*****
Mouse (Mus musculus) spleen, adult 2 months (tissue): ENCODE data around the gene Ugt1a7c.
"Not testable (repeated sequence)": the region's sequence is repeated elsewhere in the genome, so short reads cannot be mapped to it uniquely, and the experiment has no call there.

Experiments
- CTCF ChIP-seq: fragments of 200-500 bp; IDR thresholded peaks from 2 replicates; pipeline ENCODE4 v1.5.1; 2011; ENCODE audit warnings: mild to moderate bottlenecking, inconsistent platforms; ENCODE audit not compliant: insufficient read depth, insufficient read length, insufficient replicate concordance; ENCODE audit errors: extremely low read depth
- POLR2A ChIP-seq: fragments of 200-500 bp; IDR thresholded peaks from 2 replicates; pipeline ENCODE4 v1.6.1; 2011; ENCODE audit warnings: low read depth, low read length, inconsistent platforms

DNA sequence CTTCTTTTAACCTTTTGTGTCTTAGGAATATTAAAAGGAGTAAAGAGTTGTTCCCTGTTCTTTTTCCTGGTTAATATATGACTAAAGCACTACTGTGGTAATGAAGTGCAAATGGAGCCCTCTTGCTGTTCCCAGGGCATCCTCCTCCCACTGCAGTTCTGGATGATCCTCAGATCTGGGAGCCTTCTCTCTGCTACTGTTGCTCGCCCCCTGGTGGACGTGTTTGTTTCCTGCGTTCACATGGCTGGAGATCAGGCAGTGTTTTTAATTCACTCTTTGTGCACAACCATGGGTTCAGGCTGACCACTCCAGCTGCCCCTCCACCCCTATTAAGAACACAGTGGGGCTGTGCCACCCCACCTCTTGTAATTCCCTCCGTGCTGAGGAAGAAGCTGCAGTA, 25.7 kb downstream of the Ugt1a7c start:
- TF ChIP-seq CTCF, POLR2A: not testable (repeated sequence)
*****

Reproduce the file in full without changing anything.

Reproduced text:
Mouse (Mus musculus) spleen, adult 2 months (tissue): ENCODE data around the gene Ugt1a7c.
"Not testable (repeated sequence)": the region's sequence is repeated elsewhere in the genome, so short reads cannot be mapped to it uniquely, and the experiment has no call there.

Experiments
- CTCF ChIP-seq: fragments of 200-500 bp; IDR thresholded peaks from 2 replicates; pipeline ENCODE4 v1.5.1; 2011; ENCODE audit warnings: mild to moderate bottlenecking, inconsistent platforms; ENCODE audit not compliant: insufficient read depth, insufficient read length, insufficient replicate concordance; ENCODE audit errors: extremely low read depth
- POLR2A ChIP-seq: fragments of 200-500 bp; IDR thresholded peaks from 2 replicates; pipeline ENCODE4 v1.6.1; 2011; ENCODE audit warnings: low read depth, low read length, inconsistent platforms

DNA sequence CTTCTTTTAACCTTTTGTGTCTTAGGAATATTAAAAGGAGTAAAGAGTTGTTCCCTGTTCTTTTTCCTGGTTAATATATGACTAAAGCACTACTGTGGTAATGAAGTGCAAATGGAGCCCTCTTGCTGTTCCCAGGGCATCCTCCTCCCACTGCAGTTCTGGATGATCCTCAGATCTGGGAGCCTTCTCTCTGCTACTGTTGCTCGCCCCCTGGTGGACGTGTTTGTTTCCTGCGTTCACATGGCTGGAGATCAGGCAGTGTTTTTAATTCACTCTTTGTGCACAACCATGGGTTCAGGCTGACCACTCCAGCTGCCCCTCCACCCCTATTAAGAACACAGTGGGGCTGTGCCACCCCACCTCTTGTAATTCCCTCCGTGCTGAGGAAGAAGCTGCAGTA, 25.7 kb downstream of the Ugt1a7c start:
- TF ChIP-seq CTCF, POLR2A: not testable (repeated sequence)